Poritha Kootu | Recipe Without Tamarind

Poricha Kootu

Mung dal has that immediate effect of making you feel good – supported, nourished, loved. Because of this quality – Miso Soup has it as well – dishes with Mung dal have become our go-to recipes after late nights and missed sleep, when work is far too busy and when there is disruption in our lives. Often it is a simple Mung Soup or Mung Dal, or Kitchari, all made in under 30 minutes, but today we make Poritha Kootu.

Kootu (Koottu, Kothsu) is a type of Kuzhambu, and is any vegetable combination with Mung Dal and freshly ground mild spices (but usually without sambar powder). Occasionally Toor Dal is used. Cumin is considered the defining spice for Kootu. Sometimes black pepper is used, but it seems fenugreek is never used. Kootu is a thicker dish than Sambar or Kuzhambu. You could say that Poritha Kuzhambu and Poritha Kootu are very similar, except that Poritha Kootu is made with Mung Dal, has more vegetables and is much thicker.

Many kootus are spiced with a coconut, cumin and green chillies paste but this recipe, from Meenakshi Ammal, uses red chillies in the paste. As usual, her recipe takes some unpicking as it a little maze-like. It always takes a bit of a detective work to unravel some of her recipes in Vol 1 of Cook and See. I feel like a sleuth as I work my way through her complex instructions.

Recipes for Kootu vary from region to region, town to town, household to household. Some places define Poritha Kootu by the inclusion of pepper and urad dal in its seasoning, which makes it a variation of Kootu. This is at odds with the way Meenakshi Ammal makes Poritha Kootu – her recipe does not include pepper.

I have used zucchini with other vegetables in this dish – zucchini is still a slightly exotic vegetable in India where it was only recently introduced. I have paired it with potatoes and drumstick. It’s kinda special, as the zucchini and drumsticks are home grown.

Similar recipes include Amaranth Leaves with Mung Dal, Puli Keerai, Ezhukari Kuzhambu (Pongal Kootu), Poritha Kuzhambu (3), Poritha Kootu with Tamarind, Poritha Kootu with Coconut Chilli Paste and Poritha Kuzhambu with Tamarind.

Or perhaps you prefer Mung Dal recipes. We recommend Mung Dal with Cumin and Spinach, Gentle Mung Soup, and Mung Soup with Amaranth Greens.

You can find all of our Sambar and Kuzhambu recipes here, and all of our Mung recipes here. Our Indian Dishes are all here. Or simply explore our Late Summer dishes.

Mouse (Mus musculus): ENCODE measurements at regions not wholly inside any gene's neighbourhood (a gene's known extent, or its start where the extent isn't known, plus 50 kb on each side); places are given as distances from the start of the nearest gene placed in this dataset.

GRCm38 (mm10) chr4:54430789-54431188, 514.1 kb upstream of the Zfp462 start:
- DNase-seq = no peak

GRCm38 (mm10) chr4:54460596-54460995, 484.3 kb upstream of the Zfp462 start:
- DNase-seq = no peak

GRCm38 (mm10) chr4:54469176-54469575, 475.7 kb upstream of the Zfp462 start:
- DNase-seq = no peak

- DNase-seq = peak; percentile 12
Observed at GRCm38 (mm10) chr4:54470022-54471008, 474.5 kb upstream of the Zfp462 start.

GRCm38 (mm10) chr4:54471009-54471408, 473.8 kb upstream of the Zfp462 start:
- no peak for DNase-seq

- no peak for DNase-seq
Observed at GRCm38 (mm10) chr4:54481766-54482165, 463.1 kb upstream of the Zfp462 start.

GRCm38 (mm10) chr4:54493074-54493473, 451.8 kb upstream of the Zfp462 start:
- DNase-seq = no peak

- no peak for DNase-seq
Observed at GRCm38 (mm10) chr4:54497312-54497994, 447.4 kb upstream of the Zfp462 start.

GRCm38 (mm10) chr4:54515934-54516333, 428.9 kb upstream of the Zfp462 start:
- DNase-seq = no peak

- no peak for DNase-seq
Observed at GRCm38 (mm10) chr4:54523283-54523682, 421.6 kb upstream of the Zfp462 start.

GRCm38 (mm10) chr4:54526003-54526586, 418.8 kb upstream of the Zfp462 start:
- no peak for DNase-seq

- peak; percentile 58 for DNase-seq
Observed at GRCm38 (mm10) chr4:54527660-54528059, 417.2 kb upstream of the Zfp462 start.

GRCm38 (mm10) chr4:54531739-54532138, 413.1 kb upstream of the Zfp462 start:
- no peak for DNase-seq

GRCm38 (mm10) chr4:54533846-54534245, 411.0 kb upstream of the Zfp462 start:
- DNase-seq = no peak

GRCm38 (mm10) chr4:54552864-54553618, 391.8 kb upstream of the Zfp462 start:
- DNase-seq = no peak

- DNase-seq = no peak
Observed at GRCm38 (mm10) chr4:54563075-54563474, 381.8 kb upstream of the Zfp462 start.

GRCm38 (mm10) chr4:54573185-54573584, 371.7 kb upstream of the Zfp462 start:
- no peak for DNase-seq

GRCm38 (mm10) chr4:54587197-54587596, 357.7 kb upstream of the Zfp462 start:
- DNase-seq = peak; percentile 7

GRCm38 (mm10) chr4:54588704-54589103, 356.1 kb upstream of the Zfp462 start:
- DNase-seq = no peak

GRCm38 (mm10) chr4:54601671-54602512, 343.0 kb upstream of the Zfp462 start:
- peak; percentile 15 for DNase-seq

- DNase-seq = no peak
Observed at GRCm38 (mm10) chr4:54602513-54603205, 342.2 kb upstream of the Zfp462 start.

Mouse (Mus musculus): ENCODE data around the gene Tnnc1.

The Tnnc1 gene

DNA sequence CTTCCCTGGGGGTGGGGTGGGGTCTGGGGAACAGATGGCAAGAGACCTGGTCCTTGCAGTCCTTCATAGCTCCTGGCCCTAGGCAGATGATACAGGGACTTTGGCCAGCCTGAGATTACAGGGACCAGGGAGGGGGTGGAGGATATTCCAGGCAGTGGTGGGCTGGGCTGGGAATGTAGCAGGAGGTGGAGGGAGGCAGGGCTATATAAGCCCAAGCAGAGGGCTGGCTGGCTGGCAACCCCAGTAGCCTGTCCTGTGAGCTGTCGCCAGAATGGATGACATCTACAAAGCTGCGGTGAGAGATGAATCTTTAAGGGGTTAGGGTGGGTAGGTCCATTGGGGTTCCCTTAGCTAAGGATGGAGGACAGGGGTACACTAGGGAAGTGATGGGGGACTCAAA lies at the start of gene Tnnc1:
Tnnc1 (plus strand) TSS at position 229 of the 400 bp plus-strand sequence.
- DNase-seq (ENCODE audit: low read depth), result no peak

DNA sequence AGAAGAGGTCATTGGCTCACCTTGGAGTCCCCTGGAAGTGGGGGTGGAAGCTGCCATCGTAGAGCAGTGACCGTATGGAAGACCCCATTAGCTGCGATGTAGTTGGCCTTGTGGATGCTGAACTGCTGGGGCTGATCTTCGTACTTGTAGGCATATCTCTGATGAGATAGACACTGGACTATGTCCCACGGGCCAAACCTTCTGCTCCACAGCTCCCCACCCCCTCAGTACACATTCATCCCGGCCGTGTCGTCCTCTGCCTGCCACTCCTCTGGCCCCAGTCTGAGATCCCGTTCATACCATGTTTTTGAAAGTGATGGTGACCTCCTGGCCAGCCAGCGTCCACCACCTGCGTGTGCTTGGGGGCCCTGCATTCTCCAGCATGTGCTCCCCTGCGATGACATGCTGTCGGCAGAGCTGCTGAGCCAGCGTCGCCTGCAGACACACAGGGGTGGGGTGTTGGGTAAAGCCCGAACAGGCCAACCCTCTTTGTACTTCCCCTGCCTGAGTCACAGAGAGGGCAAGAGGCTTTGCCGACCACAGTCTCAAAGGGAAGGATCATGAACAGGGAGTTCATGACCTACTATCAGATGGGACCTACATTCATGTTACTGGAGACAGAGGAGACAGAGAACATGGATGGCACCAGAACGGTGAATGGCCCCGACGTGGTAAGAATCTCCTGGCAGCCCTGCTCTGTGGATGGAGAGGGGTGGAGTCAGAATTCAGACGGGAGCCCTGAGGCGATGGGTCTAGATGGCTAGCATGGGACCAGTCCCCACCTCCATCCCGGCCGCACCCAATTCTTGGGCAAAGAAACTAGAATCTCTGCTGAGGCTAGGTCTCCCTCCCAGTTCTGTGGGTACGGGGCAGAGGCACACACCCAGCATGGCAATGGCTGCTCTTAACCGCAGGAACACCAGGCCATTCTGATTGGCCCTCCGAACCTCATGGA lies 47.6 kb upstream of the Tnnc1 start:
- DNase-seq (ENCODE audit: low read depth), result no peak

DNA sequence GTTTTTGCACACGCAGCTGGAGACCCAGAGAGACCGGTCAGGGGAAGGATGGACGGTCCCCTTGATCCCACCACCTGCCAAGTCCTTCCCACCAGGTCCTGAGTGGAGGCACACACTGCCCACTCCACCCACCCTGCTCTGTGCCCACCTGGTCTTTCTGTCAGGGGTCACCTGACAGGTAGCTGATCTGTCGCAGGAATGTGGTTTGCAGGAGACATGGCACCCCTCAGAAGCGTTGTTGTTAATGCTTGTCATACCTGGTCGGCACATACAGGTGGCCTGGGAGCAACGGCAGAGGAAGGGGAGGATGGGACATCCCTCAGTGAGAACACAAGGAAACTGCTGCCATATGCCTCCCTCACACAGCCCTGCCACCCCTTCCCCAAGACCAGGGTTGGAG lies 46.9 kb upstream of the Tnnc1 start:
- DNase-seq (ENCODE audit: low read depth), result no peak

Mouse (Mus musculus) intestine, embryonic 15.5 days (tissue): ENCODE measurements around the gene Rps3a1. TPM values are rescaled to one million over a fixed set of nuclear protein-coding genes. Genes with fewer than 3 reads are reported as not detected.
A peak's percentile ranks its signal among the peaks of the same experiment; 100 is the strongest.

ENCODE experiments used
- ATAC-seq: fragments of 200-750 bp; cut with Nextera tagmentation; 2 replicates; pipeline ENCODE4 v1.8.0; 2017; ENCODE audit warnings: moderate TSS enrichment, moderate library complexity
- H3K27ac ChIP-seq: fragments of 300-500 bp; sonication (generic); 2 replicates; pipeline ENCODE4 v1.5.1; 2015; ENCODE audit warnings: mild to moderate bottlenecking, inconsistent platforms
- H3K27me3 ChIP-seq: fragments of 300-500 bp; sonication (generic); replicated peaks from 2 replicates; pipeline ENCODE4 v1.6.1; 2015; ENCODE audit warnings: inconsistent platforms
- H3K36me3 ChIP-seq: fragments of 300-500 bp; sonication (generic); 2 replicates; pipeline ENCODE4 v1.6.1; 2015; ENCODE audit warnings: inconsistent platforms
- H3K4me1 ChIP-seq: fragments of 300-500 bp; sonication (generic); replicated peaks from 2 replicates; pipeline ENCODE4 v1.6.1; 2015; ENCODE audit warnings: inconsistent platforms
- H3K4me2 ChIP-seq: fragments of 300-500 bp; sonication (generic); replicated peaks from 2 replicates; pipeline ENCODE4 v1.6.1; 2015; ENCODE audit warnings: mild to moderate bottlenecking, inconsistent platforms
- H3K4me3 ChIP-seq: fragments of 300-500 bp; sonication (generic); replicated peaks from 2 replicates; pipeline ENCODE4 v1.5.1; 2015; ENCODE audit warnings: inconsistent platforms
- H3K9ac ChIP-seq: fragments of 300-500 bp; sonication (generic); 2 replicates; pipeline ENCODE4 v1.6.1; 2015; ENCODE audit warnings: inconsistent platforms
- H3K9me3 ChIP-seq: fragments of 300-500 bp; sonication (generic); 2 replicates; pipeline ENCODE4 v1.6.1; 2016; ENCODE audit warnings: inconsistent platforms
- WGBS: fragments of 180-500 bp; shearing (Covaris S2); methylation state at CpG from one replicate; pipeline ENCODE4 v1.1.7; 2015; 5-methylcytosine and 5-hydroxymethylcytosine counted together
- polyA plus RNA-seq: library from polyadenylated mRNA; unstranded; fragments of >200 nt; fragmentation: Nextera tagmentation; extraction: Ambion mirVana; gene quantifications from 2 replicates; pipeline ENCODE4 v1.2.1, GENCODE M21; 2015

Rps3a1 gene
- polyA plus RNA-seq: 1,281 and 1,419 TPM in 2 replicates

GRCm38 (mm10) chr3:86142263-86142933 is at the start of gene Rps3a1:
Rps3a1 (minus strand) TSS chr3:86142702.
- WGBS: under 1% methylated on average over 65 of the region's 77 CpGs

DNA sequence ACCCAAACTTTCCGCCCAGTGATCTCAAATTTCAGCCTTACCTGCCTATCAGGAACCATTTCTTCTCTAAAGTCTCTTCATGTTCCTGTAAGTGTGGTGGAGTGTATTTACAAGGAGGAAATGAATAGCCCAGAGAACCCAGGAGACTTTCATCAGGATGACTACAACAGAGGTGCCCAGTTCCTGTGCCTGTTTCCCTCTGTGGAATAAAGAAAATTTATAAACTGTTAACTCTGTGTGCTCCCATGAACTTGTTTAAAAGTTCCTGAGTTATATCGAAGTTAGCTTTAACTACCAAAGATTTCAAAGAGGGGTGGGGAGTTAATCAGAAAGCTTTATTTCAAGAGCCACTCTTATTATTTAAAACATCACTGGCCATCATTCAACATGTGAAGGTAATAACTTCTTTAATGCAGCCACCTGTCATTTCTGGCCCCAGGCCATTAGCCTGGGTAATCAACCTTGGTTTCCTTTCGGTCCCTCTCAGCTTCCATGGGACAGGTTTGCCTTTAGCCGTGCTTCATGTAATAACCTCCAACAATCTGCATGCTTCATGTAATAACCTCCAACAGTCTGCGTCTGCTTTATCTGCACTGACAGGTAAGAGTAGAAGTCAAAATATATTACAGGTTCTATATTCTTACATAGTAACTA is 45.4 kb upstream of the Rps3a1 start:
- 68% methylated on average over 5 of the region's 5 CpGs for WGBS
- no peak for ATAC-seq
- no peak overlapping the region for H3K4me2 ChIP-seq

Poricha Kootu

Poritha Kootu | Recipe Without Tamarind

Meenakshi Ammal says that Poritha Kootu can be made just like the 3 methods of Poritha Kuzhambu, but it is made with Mung Dal and is thicker than the Poritha Kuzhambu. Here is her basic recipe. The other versions will be posted in the near future.

Meenakshi Ammal suggests using 3 vegetables for this Kootu, although she does hint that Tender Pumpkin can be used on its own and that Ashgourd and Beans make a good combination. Current day practice is to use between 1 – 3 vegetables.

vegetables – choose up to 3
Possible vegetables include Ashgourd, Indian Cucumber, Potatoes, Eggplant, Snake Gourd, Chow Chow, Drumstick, Country Runner Beans. Carrot, Pumpkin, Peas, Zucchini.
You can also use Ridge Gourd, Cluster Beans, Drumstick Leaves and Amaranth leaves and Stems.

1.25 cups green gram dal (mung dal)
0.75 tspn salt

to grind
0.5 tspn cumin seed (not toasted)
3 dried red chillies
1 Tblspn grated coconut (frozen grated coconut is Ok)

2 tspn ghee
0.5 tspn mustard seeds
0.5 tspn black gram dal (urad dal)
few curry leaves

Cook the dal until well cooked. This will take around 30 mins unless the dal is old and drier – then it will take longer. When it is cooked, you can partially blend it with an immersion blender if necessary.

Prepare the vegetables and cut into suitable sized pieces. Cook in 0.5 cup of water and the salt. Cook the vegetables well, adding more water if necessary.

Meanwhile, grind the cumin seeds, chillies and coconut to a fine powder. You can add a little water to make a paste if desired.

Add the cooked dal and the spice powder or paste to the vegetables. Keep the mixture as a thick dal. Bring to the boil and let the mixture boil well.

Turn off the heat.

Make the tadka by heating the ghee in a small pan, adding the mustard seeds and allow to pop without burning them. Add the urad dal and fry for a moment or two, add the curry leaves and allow to splutter, then pour the ghee and spices onto the dal.

Cover with a lid and leave for 2 mins to allow the flavours to infuse. Taste and add salt if required. Serve and enjoy.

recipe notes and alternatives
Kootu is mixed with rice – a separate dry vegetable curry is not needed to accompany Kootu. Accompaniments are usually one or more of Thayir Pachadi (raita), Thuvaiyal, Pickle, Appalam / Vadam.

This is also very good with chappati.

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